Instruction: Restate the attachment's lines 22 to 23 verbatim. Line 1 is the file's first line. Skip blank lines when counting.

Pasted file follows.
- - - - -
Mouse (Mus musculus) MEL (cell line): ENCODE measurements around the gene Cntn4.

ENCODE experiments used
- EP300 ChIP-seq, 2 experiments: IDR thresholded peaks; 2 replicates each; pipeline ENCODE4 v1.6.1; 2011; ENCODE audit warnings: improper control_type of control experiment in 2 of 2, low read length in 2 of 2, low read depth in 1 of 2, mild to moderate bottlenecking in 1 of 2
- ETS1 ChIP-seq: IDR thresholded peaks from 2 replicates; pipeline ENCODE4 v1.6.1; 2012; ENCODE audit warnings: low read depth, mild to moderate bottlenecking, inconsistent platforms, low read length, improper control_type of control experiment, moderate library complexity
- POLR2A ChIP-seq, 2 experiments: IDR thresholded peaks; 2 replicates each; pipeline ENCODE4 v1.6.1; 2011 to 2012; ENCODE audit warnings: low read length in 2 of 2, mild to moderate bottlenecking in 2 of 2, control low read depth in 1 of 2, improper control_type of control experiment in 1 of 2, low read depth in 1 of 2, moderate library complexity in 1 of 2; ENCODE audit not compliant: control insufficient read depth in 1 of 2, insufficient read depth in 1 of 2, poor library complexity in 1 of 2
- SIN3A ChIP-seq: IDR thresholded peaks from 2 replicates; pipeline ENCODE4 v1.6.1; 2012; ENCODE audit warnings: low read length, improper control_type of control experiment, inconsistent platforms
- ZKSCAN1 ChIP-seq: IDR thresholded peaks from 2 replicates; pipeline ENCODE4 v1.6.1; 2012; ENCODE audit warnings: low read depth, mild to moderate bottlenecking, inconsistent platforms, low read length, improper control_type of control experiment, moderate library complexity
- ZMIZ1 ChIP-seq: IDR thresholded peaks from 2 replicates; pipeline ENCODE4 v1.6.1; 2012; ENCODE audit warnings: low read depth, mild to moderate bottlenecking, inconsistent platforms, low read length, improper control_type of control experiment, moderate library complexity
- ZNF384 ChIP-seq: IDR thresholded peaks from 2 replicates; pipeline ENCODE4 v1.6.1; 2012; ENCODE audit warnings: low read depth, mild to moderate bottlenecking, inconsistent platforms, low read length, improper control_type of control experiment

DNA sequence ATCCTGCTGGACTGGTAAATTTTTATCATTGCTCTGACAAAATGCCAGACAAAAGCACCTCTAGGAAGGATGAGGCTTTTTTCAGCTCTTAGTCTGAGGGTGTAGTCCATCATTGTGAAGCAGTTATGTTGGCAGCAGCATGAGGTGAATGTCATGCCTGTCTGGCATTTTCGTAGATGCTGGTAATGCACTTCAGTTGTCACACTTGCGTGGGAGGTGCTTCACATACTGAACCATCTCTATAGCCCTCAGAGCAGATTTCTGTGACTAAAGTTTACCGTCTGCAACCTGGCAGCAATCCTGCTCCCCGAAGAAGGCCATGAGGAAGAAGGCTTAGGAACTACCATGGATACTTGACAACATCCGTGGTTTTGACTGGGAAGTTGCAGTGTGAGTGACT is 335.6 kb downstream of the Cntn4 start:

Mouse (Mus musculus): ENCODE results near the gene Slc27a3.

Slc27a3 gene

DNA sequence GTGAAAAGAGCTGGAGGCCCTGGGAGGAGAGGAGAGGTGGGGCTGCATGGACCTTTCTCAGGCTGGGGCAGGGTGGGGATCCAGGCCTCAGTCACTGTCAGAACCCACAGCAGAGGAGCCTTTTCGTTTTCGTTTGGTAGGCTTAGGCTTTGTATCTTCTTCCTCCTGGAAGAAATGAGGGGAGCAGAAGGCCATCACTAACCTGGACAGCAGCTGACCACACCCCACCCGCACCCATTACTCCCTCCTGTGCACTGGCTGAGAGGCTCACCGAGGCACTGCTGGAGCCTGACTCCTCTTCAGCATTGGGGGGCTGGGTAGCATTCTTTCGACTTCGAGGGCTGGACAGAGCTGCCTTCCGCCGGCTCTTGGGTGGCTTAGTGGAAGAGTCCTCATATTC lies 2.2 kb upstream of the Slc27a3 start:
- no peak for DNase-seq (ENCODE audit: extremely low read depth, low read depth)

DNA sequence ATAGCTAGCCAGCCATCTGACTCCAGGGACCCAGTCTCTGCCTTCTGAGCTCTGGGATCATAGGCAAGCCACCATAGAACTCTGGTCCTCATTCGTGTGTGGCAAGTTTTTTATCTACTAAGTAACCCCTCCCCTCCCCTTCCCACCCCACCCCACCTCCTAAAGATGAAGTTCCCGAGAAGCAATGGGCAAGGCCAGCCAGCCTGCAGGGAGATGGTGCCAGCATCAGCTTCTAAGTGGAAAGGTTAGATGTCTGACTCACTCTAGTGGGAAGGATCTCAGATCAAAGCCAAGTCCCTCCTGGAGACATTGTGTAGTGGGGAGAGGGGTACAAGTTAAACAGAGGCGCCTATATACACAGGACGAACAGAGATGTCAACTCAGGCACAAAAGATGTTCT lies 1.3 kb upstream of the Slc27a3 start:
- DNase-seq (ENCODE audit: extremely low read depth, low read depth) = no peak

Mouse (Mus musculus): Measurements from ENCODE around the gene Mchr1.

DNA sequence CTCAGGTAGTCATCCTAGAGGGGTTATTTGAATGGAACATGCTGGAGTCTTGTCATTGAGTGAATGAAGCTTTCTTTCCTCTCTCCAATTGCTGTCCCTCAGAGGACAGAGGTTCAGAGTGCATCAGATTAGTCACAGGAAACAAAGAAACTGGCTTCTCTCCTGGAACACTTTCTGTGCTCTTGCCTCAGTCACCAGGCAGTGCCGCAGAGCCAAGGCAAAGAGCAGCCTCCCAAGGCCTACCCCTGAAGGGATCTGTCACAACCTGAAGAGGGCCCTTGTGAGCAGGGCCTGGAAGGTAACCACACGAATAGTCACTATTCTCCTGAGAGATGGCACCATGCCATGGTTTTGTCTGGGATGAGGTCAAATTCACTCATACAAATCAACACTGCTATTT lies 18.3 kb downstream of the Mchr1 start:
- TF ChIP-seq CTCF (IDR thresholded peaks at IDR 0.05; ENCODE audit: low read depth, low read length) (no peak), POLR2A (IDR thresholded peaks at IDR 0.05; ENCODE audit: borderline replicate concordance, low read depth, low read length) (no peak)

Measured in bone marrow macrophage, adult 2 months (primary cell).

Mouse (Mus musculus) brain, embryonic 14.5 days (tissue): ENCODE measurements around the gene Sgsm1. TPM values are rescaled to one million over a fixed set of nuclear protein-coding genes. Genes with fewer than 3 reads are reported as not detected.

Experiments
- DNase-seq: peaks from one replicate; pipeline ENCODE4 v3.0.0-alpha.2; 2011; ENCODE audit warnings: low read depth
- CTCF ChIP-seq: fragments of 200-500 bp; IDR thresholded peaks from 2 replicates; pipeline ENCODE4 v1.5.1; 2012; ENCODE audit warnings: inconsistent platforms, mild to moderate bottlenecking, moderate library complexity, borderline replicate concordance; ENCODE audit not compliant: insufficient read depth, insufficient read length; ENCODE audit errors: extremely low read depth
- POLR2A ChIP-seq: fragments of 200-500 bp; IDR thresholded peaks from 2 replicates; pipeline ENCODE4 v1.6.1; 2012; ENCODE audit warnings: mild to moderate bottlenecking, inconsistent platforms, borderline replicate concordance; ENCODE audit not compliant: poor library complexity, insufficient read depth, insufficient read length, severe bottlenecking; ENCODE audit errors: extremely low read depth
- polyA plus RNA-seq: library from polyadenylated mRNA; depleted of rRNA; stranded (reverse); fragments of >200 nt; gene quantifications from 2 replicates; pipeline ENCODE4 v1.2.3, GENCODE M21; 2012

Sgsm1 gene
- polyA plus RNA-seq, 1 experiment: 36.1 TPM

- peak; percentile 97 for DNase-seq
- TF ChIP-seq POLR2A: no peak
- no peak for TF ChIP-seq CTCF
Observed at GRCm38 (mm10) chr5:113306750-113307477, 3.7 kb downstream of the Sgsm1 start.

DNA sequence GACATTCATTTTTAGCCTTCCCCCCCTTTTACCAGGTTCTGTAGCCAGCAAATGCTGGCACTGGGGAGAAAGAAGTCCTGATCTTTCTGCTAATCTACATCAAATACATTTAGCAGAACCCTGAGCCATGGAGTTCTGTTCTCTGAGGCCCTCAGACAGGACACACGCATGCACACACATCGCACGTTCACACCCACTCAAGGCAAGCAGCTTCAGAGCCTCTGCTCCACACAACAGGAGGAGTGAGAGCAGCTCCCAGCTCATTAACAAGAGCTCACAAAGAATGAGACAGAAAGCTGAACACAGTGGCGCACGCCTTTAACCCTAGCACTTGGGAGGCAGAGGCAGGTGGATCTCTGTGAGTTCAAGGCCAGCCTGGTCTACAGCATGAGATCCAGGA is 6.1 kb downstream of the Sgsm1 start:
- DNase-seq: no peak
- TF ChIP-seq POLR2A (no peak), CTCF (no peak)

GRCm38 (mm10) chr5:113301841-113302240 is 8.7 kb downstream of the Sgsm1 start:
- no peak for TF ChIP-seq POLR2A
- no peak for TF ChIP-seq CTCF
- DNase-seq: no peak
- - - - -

Experiments
- DNase-seq: peaks from one replicate; pipeline ENCODE4 v3.0.0-alpha.2; 2011; ENCODE audit warnings: low read depth